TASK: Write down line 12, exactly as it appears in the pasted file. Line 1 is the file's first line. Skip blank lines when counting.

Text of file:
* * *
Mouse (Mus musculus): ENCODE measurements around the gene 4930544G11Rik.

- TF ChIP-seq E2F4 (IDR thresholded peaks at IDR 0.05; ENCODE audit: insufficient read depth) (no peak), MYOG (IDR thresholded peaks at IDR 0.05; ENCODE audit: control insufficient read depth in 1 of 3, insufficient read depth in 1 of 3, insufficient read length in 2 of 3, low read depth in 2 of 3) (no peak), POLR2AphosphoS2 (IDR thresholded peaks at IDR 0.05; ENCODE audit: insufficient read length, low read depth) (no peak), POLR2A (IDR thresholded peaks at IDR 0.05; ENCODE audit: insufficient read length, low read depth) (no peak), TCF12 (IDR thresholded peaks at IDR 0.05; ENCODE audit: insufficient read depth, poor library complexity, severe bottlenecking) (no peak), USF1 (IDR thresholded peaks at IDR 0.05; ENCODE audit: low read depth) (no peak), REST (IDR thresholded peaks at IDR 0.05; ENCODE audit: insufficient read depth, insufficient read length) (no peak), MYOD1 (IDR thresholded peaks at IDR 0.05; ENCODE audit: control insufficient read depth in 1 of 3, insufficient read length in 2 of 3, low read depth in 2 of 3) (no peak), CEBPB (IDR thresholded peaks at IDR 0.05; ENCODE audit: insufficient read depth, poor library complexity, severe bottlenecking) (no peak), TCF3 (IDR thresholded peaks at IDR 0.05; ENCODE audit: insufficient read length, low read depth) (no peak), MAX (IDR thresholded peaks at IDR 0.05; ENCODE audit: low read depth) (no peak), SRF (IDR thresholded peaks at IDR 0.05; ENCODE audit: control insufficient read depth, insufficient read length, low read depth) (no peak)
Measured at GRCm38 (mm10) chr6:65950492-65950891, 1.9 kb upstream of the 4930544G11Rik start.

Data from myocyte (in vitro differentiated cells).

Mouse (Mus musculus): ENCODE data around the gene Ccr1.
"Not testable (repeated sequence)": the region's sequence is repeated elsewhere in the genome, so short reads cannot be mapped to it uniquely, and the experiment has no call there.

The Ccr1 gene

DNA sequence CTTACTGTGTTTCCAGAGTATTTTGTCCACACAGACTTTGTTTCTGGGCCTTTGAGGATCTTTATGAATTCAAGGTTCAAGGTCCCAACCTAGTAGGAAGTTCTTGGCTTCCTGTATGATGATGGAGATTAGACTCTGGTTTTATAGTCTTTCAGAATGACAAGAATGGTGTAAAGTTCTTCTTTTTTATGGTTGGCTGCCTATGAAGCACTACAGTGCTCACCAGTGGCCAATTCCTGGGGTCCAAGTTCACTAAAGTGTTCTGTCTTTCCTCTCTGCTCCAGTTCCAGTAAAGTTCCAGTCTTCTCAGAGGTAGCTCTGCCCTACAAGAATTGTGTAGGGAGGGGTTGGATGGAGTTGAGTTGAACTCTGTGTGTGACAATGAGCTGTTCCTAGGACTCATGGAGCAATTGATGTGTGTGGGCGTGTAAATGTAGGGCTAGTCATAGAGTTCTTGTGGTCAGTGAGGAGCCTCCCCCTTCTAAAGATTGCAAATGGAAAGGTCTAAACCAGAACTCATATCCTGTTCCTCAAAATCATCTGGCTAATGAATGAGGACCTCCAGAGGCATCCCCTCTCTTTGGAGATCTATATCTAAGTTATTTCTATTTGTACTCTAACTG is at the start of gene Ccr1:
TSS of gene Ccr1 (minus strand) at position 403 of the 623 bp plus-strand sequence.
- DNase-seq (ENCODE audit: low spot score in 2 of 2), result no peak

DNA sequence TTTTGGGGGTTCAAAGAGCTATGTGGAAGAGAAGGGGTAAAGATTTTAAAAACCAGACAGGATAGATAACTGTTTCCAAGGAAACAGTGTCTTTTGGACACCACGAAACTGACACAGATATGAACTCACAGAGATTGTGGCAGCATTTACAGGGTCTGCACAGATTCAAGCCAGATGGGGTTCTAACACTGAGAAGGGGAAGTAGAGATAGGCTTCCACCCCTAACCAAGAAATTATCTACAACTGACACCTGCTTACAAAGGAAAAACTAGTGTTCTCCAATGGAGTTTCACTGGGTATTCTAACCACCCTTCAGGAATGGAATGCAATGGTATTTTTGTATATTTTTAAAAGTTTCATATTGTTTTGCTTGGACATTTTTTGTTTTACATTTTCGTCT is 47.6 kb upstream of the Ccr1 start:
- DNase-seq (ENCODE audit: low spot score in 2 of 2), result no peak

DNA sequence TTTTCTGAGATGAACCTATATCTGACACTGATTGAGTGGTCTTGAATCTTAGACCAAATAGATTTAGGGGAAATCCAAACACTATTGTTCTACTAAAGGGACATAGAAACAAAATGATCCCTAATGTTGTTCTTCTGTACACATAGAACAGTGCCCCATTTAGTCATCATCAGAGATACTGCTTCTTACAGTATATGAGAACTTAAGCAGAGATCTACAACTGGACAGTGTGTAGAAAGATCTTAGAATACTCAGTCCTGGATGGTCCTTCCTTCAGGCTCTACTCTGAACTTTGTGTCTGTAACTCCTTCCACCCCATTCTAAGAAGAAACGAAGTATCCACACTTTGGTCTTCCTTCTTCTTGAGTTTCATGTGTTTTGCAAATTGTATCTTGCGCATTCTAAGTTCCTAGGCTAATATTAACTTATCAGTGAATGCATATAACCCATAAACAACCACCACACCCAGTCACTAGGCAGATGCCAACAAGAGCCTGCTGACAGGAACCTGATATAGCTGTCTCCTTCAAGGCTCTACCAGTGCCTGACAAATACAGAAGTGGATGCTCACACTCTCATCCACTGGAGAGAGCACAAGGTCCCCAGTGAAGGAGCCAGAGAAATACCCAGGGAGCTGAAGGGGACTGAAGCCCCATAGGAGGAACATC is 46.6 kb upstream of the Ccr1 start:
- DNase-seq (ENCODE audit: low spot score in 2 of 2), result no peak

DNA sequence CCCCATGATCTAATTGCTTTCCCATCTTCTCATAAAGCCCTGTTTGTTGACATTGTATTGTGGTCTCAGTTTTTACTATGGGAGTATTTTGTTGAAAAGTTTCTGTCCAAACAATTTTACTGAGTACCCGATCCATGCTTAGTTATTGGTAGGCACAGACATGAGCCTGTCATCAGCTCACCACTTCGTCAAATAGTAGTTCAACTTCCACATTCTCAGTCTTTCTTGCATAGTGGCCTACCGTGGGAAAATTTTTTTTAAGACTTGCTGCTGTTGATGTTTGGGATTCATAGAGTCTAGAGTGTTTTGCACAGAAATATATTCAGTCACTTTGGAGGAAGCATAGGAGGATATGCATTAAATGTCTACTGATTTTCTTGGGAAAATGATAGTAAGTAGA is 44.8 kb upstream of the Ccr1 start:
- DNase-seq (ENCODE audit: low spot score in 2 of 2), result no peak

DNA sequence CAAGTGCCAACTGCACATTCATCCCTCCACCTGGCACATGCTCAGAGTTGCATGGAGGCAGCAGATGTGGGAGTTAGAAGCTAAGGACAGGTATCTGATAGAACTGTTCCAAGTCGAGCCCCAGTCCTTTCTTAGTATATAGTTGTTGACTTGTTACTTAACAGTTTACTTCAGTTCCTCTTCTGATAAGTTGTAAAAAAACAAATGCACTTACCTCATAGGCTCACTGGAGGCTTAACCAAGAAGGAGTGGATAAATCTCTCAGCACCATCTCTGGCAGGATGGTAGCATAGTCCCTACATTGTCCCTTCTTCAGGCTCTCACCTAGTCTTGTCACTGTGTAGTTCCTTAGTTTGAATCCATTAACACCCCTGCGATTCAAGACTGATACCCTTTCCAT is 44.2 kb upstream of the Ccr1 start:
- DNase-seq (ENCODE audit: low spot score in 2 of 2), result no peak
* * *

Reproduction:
- DNase-seq (ENCODE audit: low spot score in 2 of 2), result no peak